Cities and towns around the world have seen peaceful anti-racism protests in response to the tragic death of George Floyd.
George Floyd, a 46-year-old African American man, died in police custody after U.S police officer Derek Chauvin – who has since been charged with murder – knelt on his neck for nearly nine minutes. Mr Floyd’s distressing killing was captured on video as he repeatedly called out “I can’t breathe”.
The murder of George Floyd in Minneapolis has prompted the biggest anti-racism and police brutality protests in America for 50 years.
Around the world, people have taken to the streets to express the need for police reform and racial equality. Many held signs that read “Black Lives Matter,” whilst others kneeled. At many protests, marchers kneeled or stood in silence for eight minutes and fourty-six seconds – the length of time that Floyd struggled to breathe whilst pinned to the ground with the officers knee on his neck until he died.
Floyds death and the Black Lives Matter movement have inspired tributes and powerful protest art with the intention to amplify the movement. From street art murals being unveiled in cities all over the world, to light projections being projected onto famous landmarks. A two-block-long street leading to the White House has been painted with the words ‘Black Lives Matter’ and even Banksy has released a new piece of art in tribute to George Floyd. Others were moved to another art form, dance.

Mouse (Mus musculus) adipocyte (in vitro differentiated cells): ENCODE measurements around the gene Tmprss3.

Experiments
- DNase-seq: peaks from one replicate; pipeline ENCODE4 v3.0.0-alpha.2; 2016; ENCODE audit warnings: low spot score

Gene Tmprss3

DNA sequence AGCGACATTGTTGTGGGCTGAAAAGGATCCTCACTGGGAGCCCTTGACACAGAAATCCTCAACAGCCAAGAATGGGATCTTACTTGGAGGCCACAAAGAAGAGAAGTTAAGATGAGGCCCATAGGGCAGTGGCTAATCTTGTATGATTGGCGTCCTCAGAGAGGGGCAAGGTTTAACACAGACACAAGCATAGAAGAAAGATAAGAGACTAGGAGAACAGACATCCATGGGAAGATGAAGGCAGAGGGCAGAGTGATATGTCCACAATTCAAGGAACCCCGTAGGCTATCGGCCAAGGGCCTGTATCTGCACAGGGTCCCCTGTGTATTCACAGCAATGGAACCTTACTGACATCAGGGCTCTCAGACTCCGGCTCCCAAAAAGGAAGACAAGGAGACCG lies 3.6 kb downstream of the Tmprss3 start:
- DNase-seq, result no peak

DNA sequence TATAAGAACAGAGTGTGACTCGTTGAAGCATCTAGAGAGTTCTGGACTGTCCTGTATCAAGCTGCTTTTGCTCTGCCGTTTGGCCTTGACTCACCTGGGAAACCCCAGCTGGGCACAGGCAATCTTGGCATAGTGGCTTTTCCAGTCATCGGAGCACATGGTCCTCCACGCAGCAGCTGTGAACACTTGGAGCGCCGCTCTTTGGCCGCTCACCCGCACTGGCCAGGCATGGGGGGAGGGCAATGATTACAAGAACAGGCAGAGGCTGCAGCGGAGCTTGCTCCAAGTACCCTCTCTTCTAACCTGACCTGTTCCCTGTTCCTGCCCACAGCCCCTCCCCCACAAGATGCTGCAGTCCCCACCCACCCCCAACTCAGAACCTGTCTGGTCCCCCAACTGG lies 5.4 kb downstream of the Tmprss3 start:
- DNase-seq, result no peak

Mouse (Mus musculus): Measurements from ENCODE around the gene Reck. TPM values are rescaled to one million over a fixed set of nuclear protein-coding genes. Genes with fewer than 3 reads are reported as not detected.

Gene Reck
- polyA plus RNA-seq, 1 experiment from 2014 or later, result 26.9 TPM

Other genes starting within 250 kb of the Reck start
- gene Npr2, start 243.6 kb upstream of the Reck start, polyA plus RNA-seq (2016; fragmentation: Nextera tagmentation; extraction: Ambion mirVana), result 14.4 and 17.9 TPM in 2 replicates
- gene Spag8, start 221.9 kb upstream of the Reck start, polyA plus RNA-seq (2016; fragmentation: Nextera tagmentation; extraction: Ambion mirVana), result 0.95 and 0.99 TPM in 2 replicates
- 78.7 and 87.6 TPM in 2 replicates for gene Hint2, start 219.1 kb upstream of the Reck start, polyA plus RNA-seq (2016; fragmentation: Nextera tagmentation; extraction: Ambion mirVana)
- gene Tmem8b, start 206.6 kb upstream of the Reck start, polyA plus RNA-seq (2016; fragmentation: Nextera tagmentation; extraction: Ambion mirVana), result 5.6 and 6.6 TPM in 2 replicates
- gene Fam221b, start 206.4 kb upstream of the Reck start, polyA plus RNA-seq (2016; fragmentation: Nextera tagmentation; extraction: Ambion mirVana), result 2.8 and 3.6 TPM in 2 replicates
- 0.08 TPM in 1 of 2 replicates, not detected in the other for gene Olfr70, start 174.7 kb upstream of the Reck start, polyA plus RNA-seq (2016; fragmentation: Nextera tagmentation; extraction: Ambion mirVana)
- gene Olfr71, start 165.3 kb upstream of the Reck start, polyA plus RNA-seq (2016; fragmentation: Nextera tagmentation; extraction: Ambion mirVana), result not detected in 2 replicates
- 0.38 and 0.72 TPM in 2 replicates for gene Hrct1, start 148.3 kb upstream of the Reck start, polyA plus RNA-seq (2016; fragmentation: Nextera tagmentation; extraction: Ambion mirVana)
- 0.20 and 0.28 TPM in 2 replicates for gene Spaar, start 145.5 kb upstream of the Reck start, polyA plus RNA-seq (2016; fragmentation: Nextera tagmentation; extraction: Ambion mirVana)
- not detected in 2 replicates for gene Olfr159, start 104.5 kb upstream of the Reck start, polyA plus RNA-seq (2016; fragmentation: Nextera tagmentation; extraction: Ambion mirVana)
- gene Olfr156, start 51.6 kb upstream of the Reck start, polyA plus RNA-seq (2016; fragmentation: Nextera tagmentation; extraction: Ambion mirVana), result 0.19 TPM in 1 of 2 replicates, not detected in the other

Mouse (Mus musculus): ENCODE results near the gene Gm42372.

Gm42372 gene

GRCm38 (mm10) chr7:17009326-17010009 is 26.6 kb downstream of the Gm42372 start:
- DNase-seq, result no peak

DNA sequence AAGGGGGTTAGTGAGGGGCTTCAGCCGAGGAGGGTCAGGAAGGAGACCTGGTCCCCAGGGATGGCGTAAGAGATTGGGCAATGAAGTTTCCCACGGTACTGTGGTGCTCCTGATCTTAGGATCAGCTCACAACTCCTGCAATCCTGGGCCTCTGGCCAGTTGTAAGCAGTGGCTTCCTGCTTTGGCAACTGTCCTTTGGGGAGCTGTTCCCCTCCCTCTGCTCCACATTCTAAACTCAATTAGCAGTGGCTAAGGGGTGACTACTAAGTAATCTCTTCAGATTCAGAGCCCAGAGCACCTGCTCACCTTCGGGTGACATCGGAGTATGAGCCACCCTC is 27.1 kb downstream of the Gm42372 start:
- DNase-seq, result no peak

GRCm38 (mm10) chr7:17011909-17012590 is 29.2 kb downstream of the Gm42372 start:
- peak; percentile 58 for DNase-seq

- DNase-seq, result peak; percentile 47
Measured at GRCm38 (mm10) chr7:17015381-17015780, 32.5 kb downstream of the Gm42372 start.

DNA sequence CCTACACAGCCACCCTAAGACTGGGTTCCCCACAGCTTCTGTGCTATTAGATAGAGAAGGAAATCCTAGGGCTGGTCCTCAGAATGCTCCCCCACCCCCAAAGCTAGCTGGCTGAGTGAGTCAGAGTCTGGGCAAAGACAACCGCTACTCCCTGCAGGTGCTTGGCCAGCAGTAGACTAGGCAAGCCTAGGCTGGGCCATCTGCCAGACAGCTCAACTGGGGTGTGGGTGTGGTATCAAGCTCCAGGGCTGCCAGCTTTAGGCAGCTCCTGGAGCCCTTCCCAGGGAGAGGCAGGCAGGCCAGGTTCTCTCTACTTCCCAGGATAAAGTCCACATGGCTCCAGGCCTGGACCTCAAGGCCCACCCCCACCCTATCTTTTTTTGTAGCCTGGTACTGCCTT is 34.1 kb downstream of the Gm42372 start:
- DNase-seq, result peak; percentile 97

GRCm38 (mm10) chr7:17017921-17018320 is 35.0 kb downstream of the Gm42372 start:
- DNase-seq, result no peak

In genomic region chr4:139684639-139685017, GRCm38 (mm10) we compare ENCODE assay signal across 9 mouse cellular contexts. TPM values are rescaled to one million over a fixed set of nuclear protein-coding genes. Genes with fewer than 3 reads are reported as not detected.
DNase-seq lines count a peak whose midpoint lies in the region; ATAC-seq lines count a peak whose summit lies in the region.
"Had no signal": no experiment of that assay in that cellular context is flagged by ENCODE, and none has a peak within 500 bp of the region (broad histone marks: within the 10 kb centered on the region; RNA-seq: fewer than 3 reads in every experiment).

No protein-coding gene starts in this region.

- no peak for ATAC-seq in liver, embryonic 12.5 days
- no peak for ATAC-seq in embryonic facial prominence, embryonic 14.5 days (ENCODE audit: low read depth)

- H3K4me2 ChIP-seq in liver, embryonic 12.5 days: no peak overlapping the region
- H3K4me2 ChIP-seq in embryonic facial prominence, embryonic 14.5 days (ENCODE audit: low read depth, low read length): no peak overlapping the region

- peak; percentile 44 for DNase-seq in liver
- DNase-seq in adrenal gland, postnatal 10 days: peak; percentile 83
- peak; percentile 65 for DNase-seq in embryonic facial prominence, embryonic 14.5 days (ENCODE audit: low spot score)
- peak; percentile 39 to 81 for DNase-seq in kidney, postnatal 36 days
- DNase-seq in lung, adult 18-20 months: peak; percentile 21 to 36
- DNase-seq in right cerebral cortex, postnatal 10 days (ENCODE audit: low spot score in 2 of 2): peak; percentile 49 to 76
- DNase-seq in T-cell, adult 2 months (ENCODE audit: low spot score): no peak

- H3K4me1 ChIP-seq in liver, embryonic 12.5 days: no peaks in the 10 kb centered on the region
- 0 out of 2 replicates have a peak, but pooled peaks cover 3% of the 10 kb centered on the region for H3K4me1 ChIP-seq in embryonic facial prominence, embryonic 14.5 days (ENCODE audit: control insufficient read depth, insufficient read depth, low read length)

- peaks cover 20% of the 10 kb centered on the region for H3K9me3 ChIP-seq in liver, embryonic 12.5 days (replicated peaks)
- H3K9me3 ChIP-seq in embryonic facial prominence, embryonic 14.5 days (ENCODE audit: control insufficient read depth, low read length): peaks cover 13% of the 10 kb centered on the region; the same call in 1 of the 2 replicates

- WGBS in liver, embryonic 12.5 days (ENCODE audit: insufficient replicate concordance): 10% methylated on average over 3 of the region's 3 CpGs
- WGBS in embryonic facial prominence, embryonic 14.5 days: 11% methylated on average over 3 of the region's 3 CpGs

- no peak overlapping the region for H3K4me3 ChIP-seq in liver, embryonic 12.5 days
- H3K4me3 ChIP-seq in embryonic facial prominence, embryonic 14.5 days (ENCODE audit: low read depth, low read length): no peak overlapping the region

Dance has long been used as a form of activism, peaceful yet expressive, liberating and attention grabbing. In the words of anarchist and feminist Emma Goldman: “If I can’t dance it’s not my revolution.”. The protests have seen organised performances as well as outbreaks of favourite routines, all in peaceful solidarity, from the Cha-Cha Slide and Cupid Shuffle, to the Haka and Macarena.
Detroit, United States
In Detroit, protestors marched along the streets chanting to a techno soundtrack under the Dirtybird record label. Techno was first developed in Detroit during the 80’s as both underground dance music and a subculture. It came from a melding styles pioneered by black DJs including Chicago house, funk, electro, and electric jazz with electronic music.
Christchurch, New Zealand
A group of activists in Christchurch, New Zealand performed the Haka at a Black Lives matter protest. Whilst the Haka, an ancient Māori war dance, was traditionally used on the battle field, it is also performed in moments when groups come together in peace such as a welcome to distinguished guests, to acknowledge great achievements, at special occasions or funerals. It is a fierce display of a tribe’s pride, strength and unity.
London, United Kingdom
Popular choices have been the Electric slide, Cupid Shuffle and Cha-cha Slide, due to their simplicity and familiarity to many – they are also a favourite known to get everyone on the dancefloor at parties and weddings.
Another favourite, performed by Londoners, is the Candy dance.